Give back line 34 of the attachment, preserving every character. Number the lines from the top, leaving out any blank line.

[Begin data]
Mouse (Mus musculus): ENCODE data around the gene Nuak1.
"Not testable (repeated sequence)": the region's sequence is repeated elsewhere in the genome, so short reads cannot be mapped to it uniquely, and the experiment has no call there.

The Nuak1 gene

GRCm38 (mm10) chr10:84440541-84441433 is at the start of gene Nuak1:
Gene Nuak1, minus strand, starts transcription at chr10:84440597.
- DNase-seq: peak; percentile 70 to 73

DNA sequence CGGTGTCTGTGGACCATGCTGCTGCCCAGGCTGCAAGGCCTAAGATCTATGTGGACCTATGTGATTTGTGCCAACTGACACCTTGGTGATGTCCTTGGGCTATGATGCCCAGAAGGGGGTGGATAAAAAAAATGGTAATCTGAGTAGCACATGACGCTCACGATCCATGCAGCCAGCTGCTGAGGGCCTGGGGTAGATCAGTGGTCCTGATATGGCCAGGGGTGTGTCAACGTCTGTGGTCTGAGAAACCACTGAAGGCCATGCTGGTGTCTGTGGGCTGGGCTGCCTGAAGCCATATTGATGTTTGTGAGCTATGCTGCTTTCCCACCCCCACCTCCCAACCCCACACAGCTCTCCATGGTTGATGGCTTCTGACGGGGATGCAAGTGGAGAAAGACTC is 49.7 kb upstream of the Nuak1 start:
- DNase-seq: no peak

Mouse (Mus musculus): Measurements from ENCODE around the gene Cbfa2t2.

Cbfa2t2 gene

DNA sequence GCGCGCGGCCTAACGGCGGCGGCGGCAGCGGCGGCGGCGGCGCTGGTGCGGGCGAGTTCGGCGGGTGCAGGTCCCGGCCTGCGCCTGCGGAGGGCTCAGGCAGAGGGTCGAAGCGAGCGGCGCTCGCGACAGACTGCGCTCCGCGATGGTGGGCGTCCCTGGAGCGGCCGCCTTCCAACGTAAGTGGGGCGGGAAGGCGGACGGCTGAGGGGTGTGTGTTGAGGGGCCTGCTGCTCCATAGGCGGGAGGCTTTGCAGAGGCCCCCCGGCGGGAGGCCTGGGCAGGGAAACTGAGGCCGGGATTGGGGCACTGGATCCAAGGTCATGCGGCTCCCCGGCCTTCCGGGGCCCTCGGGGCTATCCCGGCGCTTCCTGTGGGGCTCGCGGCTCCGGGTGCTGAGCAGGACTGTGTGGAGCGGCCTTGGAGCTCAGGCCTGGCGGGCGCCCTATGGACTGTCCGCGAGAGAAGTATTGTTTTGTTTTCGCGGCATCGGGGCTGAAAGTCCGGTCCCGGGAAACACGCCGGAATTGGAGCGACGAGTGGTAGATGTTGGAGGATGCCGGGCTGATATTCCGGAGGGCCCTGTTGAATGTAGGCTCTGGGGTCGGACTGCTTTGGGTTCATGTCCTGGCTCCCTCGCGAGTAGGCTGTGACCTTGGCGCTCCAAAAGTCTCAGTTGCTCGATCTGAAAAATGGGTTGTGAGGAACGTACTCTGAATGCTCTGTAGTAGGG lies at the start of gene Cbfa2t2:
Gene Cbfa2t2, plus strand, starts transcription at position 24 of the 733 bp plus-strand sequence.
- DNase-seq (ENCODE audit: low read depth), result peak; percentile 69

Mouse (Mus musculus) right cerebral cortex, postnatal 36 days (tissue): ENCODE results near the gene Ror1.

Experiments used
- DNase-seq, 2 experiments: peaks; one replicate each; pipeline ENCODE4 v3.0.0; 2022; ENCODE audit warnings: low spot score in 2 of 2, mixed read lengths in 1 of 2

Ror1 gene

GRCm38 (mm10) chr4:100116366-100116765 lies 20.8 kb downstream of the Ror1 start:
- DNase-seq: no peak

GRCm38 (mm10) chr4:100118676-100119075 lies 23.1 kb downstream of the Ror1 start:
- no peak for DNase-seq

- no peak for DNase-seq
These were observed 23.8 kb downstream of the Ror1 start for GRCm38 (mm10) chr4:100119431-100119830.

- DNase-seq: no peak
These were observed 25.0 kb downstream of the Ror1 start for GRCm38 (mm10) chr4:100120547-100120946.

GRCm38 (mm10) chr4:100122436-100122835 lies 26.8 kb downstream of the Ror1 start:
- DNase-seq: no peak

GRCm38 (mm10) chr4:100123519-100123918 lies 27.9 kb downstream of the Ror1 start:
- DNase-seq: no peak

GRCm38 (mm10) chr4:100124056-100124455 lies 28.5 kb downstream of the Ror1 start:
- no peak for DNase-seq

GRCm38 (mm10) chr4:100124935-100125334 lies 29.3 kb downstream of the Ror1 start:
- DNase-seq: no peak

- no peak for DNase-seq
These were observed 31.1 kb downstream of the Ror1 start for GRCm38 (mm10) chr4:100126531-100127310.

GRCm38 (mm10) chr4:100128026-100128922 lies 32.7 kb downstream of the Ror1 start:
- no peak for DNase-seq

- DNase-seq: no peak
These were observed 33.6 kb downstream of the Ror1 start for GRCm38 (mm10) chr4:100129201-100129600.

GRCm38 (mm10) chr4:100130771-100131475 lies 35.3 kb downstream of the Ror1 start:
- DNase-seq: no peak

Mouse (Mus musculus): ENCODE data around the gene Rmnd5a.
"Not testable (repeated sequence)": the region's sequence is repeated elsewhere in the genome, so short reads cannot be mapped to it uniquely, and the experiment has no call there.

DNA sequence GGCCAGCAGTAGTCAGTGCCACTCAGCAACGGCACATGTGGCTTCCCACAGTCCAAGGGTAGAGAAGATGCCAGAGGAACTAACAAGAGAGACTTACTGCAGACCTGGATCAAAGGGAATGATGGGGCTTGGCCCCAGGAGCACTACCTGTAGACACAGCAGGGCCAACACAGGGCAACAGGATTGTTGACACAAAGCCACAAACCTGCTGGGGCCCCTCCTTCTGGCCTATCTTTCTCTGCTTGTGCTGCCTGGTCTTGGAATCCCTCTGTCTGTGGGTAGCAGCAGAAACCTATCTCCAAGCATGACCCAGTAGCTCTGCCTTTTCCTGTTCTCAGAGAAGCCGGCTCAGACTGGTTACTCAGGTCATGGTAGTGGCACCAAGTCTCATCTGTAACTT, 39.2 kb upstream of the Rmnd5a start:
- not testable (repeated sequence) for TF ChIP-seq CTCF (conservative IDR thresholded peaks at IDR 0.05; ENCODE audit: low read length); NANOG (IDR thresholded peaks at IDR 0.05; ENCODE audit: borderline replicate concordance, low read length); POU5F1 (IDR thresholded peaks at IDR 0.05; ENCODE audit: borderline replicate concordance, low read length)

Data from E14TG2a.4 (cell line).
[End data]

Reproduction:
- no peak for DNase-seq